They have printed English menus at the luxurious Park-Klinik Weissensee and the nurses have embarked on a language course, but the Britons this east Berlin hospital is hoping to entice are stranded by a row over joints.
As the first three of what is expected to be a wave of English patients flew into Düsseldorf on Friday, the countries were at loggerheads over surgical implants. Britain has decreed that only British artificial knee joints are fit for Englishmen. Local surgeons, however, swear by German technology.
The clinic, set by a lake among turn-of-the century tenement blocks in a pleasant district of the former East German capital, is gearing up for business that could fill its empty beds. "We can probably squeeze in about 200 English patients every year," says Brigitta Hennig, the hospital's deputy director. There are beds aplenty in Germany, and medical treatment for sale to all comers at prices the Germans say are competitive with British private hospitals. The current incarnation of the Weissensee clinic, which looks more like a four-star convention centre than a hospital, opened in 1997.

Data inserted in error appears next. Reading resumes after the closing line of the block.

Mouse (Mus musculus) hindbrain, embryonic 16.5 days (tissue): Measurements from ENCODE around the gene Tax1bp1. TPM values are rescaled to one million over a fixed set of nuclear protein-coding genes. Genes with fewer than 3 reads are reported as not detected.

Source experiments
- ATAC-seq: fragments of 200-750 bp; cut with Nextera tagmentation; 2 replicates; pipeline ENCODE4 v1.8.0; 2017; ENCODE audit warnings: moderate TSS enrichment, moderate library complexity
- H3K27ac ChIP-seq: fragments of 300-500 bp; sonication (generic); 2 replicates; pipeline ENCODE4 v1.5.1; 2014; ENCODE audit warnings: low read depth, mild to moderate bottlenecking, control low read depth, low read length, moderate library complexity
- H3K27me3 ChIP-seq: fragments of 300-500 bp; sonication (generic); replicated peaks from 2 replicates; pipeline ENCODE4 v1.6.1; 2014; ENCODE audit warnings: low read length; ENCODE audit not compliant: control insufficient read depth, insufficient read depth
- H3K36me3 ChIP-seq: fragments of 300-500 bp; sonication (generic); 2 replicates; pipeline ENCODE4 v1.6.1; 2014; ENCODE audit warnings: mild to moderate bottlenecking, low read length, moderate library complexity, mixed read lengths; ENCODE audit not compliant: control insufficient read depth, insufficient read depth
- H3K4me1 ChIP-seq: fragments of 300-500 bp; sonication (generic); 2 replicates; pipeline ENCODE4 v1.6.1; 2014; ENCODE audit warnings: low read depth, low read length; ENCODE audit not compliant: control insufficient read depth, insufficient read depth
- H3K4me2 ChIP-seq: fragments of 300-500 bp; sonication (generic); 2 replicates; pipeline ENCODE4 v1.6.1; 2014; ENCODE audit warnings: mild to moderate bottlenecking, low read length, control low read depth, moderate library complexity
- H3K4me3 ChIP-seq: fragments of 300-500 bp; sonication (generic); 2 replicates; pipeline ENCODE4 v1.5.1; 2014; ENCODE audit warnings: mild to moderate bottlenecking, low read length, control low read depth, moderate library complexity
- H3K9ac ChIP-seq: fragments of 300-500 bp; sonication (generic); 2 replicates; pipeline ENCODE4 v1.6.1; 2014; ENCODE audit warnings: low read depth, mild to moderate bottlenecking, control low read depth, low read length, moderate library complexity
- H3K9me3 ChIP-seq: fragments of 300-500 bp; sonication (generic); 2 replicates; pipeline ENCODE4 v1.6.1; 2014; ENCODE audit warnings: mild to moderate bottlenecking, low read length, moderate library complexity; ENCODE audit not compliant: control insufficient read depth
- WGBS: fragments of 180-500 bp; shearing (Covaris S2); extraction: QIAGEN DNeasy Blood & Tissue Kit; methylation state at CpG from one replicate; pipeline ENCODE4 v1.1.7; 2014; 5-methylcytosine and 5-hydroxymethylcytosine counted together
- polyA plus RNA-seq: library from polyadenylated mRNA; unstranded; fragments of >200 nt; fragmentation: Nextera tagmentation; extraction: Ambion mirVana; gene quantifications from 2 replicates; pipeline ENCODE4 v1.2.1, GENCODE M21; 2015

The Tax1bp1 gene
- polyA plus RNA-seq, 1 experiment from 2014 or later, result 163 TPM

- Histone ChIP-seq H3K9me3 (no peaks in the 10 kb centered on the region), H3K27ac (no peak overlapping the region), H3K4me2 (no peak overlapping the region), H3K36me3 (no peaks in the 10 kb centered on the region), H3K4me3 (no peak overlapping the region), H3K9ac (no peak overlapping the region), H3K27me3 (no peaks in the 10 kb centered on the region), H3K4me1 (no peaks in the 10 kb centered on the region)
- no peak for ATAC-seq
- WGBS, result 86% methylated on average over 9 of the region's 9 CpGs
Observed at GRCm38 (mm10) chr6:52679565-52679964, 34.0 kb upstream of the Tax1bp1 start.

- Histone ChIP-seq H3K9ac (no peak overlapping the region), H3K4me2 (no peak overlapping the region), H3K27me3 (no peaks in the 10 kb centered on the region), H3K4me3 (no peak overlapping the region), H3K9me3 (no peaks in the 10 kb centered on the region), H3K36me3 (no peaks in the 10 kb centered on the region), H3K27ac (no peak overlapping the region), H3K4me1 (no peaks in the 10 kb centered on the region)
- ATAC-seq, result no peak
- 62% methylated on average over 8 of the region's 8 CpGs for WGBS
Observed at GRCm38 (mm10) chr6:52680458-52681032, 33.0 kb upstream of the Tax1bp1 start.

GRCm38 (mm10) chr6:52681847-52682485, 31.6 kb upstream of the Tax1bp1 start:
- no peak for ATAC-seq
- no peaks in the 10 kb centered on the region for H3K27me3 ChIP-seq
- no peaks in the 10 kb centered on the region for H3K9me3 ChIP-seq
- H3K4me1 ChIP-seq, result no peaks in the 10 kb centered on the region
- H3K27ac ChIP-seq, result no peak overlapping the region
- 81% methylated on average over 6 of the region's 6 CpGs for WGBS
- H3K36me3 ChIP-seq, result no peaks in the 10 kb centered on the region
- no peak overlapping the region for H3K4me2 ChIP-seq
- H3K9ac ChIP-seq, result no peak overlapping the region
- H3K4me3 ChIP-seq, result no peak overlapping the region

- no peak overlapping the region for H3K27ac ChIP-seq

The facilities are state of the art. Mrs Hennig – who was doing the same job in communist times, in the clinic's dilapidated and now demolished predecessor – looks embarrassed when asked if her patients have access to a Jacuzzi. Not yet, but the 350-bed hospital boasts a swimming pool, a sauna and a gym. Massage can also be arranged.
"It's like a hotel," says patient Anna Bludauer. "I'm able to get some decent sleep and a good meal." This is her second time at Weissensee, and she will definitely recommend it to her friends.
Germans can pick and choose among hospitals – the concept of "waiting lists" is incomprehensible to them – but their country's indulgent health service is expensive and can be wasteful. Up to 20 per cent of hospital beds are empty at any one time.
It does not take a genius to resolve the equation. Britain has 70,000 patients who have waited for up to 18 months for an operation. Germany has at least 110 top-notch clinics with spare beds. Ergo...
Some 300 Norwegians have already had their worn body parts serviced by German surgeons under a pioneering deal. The larger and more lucrative British market, though, is proving harder to crack.
"German surgeons naturally want to use materials they know," says Uta Buchmann, the hospital's sales director. "But the British doctors insist on British products."
For the duration of the two-month pilot project, a compromise has emerged. "We have agreed the surgeons can use German implants, provided that they are of international standard and available in Britain," says Axel Hollander, head of GerMedic, the company arranging the visits. But the final decision rests with the hospitals.Reuse content